I installed three and the @types/three and currently i have to write something like this in every component that uses three functionalities:

/* Inside a component from a lazy module that uses Three */ import * as THREE from 'three'; 

I’d like to have it something like this (Not sure if this code is valid):

/* Inside a component from a lazy module that uses Three */ import THREE from 'MyLazyModule';  /* Inside my lazy module where the component is declared */ import * as THREE from 'three';     @NgModule({   ...   exports : [ THREE ]   ... }) 

Do i just have to import * as three inside my lazy module and export the namespace? Or is there even a better way so i don’t have to write the import statement in each component that uses three, but only once in my lazy module?

Kind Regards

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How does Vax from Critical Role get three attacks per round?

I am getting ready to play D&D for the first time and really excited! I have been watching Critical Role to learn a little more. I am going to be playing a rogue and on Critical Role Vax often attacks with 3 daggers. When you’re duel wielding do both attacks count as one then using a bonus action to get to third? It has been confusing me.

Calculated Formula for Finding three diferent results

I am working on a calculated formula based on my [Tracking Number] column to get the following results. Find “Andrews” return the result “ANDREWS” Find “Bolling” return the result “BOLLING” Find “Pentagon” return the result “PENTAGON”

The formula that I have come up with returns “ANDREWS” when it finds “Andrews”, and returns #VALUE! for all the others.

This is the formula that I am using. Please help me resolve this issue. =IF(FIND(“Andrews”,[Tracking Number]),”ANDREWS”,IF(FIND(“Bolling”,[Tracking Number]),”BOLLING”,IF(FIND(“Pentagon”,[Tracking Number]),”PENTAGON”)))

Thanks in advance!

Constructing a bivariate normal from three univariate normals

I’m trying to construct correlated bivariate normal random variables from three univariate normal random variables. I realize there is a formula for constructing a bivariate normal random variable from two univariate random normal variables, but I have reasons for wanting to adjust two previously sampled variables by a third in order to give them a correlation $ \rho$ .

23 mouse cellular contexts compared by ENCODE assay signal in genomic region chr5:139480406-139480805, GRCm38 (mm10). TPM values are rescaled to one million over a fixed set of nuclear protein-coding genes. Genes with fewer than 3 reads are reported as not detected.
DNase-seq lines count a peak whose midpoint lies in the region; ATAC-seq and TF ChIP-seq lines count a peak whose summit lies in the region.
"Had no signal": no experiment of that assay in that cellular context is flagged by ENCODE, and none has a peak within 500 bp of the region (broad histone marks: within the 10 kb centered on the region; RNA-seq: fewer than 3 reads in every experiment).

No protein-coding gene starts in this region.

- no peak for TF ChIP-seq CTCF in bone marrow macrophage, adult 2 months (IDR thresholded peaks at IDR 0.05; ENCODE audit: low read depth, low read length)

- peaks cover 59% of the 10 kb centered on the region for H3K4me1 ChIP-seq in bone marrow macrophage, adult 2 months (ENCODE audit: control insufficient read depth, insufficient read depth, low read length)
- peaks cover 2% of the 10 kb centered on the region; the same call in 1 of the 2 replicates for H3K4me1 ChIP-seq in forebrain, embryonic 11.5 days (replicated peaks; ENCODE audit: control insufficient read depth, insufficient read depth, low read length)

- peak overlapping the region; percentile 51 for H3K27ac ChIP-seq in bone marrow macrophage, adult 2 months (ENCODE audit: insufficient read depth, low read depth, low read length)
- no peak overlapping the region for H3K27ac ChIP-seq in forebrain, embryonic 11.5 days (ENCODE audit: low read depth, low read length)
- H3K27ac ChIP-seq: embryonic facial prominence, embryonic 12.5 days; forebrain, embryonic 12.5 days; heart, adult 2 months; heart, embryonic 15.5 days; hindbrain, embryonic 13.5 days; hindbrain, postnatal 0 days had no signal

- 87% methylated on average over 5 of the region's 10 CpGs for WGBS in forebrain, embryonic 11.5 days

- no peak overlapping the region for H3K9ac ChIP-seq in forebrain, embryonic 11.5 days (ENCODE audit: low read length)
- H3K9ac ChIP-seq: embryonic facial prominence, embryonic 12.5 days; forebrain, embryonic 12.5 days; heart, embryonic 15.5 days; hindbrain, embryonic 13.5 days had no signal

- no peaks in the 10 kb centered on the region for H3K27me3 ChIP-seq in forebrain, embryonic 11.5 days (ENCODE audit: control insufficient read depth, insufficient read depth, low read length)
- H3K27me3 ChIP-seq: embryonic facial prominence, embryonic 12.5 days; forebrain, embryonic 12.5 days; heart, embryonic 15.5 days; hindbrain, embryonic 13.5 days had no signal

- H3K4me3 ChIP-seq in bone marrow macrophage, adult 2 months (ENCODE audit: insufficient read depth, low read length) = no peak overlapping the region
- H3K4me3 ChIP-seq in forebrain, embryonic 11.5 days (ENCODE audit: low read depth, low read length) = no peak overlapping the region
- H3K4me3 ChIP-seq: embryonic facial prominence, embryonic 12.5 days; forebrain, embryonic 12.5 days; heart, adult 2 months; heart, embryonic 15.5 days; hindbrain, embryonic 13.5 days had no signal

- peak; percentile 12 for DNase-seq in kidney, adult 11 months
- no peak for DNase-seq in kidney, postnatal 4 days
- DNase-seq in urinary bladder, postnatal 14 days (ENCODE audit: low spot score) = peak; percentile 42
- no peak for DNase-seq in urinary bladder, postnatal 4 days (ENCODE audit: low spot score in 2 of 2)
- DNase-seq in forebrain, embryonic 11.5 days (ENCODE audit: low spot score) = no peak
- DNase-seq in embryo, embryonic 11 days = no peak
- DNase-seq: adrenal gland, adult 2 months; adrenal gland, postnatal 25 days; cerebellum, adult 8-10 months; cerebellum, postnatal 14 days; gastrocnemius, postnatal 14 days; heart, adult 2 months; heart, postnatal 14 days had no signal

Based on the approaches for constructing bivariate normals from two univariate normals, I came up with the following approach and need help verifying its correctness.

First, imagine that we have three univariate normal variables. For simplicity here, we just assume they all have $ \sigma=1$ .

$ $ X_0 \sim Normal(0, 1)$ $ $ $ Y_0 \sim Normal(0, 1)$ $ $ $ Z \sim Normal(0, 1)$ $

Given these three univariate random variables, I construct two new random variables using the following linear combinations:

$ $ X = |\rho| * Z + \sqrt{1-\rho^2} * X_0$ $ $ $ Y = \rho * Z + \sqrt{1-\rho^2} * Y_0$ $

where $ \rho \in [-1, 1]$ represents the correlation coefficient between the two univariate normals.

Can someone help me formally verify that $ X$ and $ Y$ are now correlated random variables with correlation $ \rho$ ?

I’ve convinced my self through empirical simulation. Here are plots of values sampled from $ X$ and $ Y$ for the cases where $ \rho=0$ , $ \rho=1$ , and $ \rho=-1$ .

Plot of X vs. Y for rho of 0

Plot of X vs. Y for rho of 1

Plot of X vs. Y for rho of -1

These plots are exactly as I would expect, but it would be nice to have a formal proof based on my construction. Thanks in advance!